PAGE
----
OPINION — Since I was a young boy growing up in Illinois, my bicycle has taken me places … fabulous, interesting, exciting places. It was often practical destinations like to school or just exploring the neighborhood and back roads.
As I grew into an adult, my bike continued to be my vehicle for transportation and discovery and has taken me to utilitarian destinations like work, shopping and errands. It also has taken me around the world on cycling vacations and bigger adventures like mountain biking the 2,500-mile Great Divide trail from Mexico to Canada.
See the series: St. George Shanklins ride the Great Divide
My love for the bike led me to one of my first jobs as a young boy, working in a Schwinn bike shop. I later got to know my future wife when we first rode a long distance charity bike ride together nearly 30 years ago. My bike has always taken me places … most expected … some unexpected.
While most destinations are planned in advance, and you usually have a clear idea where you’re headed, one event in 2012 took me by surprise but has led me to a rewarding, unexpected destination: bicycle advocacy.
Rumble strips lead to cooperative efforts
In Spring 2012, Utah Department of Transportation was doing routine resurfacing maintenance on state Route 18. During this particular project, UDOT was also adding rumble strips, the bumps along the roadway edge as a part of its Zero Fatalities initiative. From statistics, UDOT knows the majority of highway deaths in Utah are caused by single vehicles leaving the roadway, whether by drivers falling asleep or losing concentration. Rumble strips can be an effective tool in making our highways safer.
However, in this particular project, something went wrong. Normally, rumble strips are only added to roads that have a very wide shoulder; in this case, SR-18 had a very narrow shoulder, less than 18 inches, and this new rumble strip was placed in the center of that small space. This left no place for a bicycle to ride other than the active travel lane of the busy highway. More significantly, this wasn’t just any section of highway, but one of the most heavily traveled roads by cyclists; it is a key part of the iconic 40-mile Gunlock-Veyo Loop and used by events such as Ironman, Huntsman World Senior Games and the Tour of St. George.
The route was ruined by this well-intentioned but poorly planned maintenance project. Local cyclists and event organizers were panicked.
What should be done? Write letters to the editor? Send email and phone messages in the hundreds to UDOT and elected officials? Entice the local news media to write an expose on the failing of UDOT?
No, what a small group of clear-thinking, friendly, polite cyclists did was ask the local senior UDOT manager if he would be willing to meet to discuss a serious safety issue. To our surprise, he agreed, and about a dozen of us met one afternoon at a local coffee shop.
I was a part of this initial meeting but was certainly not the leader or the organizer. I had no experience in advocacy or public policy; I just liked to ride my bike. However, something happened at this meeting that my bike had led me to; I saw the incredible power of personal communication and levelheaded discussion.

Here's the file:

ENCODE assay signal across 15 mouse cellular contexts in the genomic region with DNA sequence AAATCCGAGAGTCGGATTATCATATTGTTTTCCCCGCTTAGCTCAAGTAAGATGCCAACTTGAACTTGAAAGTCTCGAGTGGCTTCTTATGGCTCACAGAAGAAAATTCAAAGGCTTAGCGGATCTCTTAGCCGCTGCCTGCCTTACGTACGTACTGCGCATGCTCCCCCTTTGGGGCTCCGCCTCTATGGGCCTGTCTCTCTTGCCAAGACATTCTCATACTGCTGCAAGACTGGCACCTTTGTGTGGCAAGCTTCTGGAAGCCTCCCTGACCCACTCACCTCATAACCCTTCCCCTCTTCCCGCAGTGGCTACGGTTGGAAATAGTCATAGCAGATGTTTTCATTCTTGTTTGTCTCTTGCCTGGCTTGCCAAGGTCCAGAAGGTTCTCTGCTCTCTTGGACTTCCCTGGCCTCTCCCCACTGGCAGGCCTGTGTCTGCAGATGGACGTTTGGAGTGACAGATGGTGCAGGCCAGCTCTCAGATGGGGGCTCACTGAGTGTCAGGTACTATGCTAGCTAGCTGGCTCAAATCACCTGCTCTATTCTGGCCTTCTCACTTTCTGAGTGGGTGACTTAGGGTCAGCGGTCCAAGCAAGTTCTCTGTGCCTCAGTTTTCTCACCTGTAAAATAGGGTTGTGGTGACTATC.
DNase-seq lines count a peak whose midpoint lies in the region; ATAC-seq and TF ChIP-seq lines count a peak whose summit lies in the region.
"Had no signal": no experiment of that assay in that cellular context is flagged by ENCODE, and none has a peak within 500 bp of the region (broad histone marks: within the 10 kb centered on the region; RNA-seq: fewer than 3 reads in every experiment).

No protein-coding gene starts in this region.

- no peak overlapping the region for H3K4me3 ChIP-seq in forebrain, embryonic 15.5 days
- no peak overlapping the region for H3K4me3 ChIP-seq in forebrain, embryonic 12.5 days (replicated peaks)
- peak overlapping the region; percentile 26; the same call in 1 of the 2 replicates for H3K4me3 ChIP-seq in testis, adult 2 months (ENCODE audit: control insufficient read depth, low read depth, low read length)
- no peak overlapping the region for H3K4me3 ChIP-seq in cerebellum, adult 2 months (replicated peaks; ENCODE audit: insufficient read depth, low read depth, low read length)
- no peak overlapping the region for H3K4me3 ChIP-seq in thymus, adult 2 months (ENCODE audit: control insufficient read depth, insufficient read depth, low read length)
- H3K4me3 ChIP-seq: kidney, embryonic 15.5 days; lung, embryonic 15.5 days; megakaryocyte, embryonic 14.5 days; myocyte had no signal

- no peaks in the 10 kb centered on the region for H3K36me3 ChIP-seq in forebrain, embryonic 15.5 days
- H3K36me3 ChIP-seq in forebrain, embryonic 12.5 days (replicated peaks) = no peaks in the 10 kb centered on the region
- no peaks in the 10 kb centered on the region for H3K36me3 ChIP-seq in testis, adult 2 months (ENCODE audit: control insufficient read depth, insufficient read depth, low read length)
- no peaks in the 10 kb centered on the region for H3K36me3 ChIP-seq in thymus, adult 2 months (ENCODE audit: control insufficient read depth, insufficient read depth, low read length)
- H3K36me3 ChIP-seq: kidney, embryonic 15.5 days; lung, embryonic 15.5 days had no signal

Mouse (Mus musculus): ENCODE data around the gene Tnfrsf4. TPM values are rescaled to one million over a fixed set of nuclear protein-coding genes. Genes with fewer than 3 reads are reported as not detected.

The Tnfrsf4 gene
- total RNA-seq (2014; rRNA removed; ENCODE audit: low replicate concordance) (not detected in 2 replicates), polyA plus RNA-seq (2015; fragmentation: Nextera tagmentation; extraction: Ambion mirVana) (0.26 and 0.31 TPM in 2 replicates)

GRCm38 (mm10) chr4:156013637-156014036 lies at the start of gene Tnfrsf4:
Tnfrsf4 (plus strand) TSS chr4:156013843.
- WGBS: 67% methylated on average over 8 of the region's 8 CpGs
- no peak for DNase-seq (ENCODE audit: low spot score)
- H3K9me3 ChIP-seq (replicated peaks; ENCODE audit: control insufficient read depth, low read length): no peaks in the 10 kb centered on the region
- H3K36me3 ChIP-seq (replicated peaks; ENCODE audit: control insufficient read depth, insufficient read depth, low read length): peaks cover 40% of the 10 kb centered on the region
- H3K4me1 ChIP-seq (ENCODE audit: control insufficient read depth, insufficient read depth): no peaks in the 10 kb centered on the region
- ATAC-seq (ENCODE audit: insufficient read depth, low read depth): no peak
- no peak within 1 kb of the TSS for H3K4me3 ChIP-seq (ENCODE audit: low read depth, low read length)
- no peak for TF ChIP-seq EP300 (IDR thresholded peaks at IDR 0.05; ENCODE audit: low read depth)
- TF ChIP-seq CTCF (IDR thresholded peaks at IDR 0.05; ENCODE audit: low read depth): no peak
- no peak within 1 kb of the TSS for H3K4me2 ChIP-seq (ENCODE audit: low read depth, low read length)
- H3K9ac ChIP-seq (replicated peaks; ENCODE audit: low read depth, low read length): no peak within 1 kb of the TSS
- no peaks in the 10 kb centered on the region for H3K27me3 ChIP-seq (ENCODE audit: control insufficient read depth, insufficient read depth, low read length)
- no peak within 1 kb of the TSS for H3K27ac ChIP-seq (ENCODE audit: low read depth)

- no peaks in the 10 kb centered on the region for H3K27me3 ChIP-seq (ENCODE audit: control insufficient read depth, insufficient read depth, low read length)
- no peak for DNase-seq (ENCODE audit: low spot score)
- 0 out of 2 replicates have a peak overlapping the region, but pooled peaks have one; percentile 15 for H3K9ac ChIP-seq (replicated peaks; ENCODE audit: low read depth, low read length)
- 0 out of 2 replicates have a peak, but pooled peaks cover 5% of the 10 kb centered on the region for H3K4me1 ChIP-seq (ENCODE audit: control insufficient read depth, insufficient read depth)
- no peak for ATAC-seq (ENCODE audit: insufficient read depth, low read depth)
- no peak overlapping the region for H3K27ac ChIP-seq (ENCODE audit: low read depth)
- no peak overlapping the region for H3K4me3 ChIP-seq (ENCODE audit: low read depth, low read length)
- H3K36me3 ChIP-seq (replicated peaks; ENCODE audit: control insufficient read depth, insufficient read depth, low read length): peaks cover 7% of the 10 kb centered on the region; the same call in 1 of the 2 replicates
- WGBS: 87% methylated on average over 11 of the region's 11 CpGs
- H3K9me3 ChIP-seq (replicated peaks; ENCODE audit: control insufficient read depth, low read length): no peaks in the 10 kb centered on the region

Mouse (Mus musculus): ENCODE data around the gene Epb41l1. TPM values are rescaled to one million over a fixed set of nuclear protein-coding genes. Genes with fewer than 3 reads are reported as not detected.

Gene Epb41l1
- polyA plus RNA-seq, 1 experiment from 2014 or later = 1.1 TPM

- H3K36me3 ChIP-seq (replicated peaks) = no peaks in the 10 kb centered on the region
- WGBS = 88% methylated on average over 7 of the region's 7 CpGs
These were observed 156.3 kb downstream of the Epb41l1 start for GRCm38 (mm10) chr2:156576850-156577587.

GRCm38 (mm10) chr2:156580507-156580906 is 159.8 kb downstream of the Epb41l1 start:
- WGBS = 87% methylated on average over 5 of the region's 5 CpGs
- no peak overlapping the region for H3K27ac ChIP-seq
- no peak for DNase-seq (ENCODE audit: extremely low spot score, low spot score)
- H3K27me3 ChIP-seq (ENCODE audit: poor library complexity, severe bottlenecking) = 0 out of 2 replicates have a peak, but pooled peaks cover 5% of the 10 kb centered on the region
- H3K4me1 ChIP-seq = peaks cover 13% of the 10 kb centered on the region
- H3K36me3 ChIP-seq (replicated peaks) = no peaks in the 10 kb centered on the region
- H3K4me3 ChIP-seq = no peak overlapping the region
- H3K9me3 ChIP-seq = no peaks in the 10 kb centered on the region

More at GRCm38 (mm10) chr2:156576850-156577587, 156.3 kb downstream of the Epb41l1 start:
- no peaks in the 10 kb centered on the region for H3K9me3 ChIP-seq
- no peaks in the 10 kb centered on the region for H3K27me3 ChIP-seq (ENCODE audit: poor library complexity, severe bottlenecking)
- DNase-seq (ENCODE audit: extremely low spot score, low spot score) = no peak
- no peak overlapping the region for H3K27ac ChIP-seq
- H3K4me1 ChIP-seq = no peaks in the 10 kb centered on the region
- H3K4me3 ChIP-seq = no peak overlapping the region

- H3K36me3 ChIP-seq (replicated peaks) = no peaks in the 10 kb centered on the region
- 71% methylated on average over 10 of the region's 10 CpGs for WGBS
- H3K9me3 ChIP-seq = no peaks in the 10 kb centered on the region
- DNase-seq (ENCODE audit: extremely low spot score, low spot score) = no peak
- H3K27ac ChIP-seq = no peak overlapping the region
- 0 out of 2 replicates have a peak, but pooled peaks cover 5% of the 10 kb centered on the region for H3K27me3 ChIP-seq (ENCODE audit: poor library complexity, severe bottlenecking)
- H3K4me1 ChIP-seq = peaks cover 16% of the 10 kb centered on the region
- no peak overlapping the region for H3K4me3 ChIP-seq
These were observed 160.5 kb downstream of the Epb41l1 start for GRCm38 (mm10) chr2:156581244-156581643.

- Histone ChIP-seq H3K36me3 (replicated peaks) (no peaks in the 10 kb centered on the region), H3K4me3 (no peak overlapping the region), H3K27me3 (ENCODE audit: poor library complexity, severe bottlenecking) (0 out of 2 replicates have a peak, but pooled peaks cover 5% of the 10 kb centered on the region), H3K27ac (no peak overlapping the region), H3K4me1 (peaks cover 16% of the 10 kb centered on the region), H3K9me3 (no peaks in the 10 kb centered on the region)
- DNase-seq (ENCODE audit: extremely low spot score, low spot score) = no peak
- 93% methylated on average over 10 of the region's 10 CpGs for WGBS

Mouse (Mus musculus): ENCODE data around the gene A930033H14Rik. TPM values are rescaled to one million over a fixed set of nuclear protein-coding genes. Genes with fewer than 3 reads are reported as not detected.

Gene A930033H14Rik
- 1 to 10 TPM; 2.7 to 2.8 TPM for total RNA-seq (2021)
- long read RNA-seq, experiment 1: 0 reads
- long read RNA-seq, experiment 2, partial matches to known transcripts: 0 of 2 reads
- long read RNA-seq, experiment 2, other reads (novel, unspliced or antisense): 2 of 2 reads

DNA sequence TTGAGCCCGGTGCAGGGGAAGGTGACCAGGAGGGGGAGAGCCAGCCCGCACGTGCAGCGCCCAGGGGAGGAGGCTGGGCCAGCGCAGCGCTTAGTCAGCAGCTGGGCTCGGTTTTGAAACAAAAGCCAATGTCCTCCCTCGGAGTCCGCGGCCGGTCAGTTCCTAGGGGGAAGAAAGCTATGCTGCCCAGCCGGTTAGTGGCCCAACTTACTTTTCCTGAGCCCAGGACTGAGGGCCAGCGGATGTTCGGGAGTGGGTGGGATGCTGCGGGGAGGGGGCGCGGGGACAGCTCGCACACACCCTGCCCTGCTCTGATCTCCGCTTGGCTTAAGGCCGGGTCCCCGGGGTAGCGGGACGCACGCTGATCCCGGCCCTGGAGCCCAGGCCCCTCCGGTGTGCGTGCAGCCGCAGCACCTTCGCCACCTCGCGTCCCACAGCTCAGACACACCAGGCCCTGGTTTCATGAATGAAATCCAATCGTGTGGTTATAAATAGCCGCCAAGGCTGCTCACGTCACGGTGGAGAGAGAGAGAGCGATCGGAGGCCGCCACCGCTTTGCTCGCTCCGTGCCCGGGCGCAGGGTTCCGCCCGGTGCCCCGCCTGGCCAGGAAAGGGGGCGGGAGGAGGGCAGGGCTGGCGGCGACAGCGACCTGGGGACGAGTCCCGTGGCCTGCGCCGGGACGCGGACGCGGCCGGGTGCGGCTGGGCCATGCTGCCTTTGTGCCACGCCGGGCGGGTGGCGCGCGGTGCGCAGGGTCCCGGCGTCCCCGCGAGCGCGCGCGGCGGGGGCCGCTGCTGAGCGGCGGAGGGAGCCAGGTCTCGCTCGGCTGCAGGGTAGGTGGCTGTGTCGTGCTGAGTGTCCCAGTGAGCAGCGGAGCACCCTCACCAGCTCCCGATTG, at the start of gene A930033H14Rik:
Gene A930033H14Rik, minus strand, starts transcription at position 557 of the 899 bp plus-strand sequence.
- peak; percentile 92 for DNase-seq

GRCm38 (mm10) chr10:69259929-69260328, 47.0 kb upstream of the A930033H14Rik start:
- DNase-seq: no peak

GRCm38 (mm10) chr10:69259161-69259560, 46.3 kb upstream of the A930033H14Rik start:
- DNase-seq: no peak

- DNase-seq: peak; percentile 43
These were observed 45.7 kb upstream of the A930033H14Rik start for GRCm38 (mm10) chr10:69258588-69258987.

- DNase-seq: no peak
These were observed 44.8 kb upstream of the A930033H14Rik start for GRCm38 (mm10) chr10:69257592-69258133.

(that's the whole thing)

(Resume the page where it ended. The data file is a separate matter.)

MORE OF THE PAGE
It was possible for ordinary people to have a significant impact on local problems. At this meeting, UDOT officials clearly understood the problem, agreed it needed a solution.
Over the next few weeks, $1.6 million was raised and within a few months, nearly 5 miles of new, wider shoulders were added to the highway.
Southern Utah Bicycle Alliance is born
After this success story, this core group of cyclists decided to create a permanent nonprofit organization dedicated to cycling advocacy in Washington County. The Southern Utah Bicycle Alliance was born.
Since that early beginning, SUBA has developed into a respected, all volunteer, nonprofit organization devoted to improving cycling in Southern Utah. Guided by a 13-member board of directors, there have been hundreds of SUBA projects and successes in the last four years. Projects have included installing curb-cuts where none existed, issuing free helmets to kids, promoting “Road Respect” between motorists and cyclists, improving local road surfaces, adding trails and bike lanes, providing input on all local road projects and hosting the “Annual Bike Summit” for cyclists, civic leaders and planners.
SUBA is funded through financial donations by individuals, corporate gifts and grants from organizations such at the Utah Department of Health and the Ironman Foundation. Anyone can learn more about SUBA by visiting it’s website.
My bike will continue to lead me to new places and destinations, but perhaps the most satisfying has been to the understanding that we can all make a difference in our local communities just by getting involved and having a friendly, positive attitude.
Written by Craig Shanklin.
Craig Shanklin, a resident of Ivins, is retired from the health care industry. He holds several degrees including a Master in Business Administration. He is currently the president of Southern Utah Bicycle Alliance, a member of the Snow Canyon Citizens Advisory Team, an appointed member of the St. George City Active Transportation Committee and a member of the Healthy Dixie Council.
St. George News Road Respect column is developed with the Southern Utah Bicycle Alliance, a nonprofit advocacy organization devoted to making cycling safe and convenient for everyone who rides a bike. Opinions stated are those of the columnist and may not be representative of St. George News.
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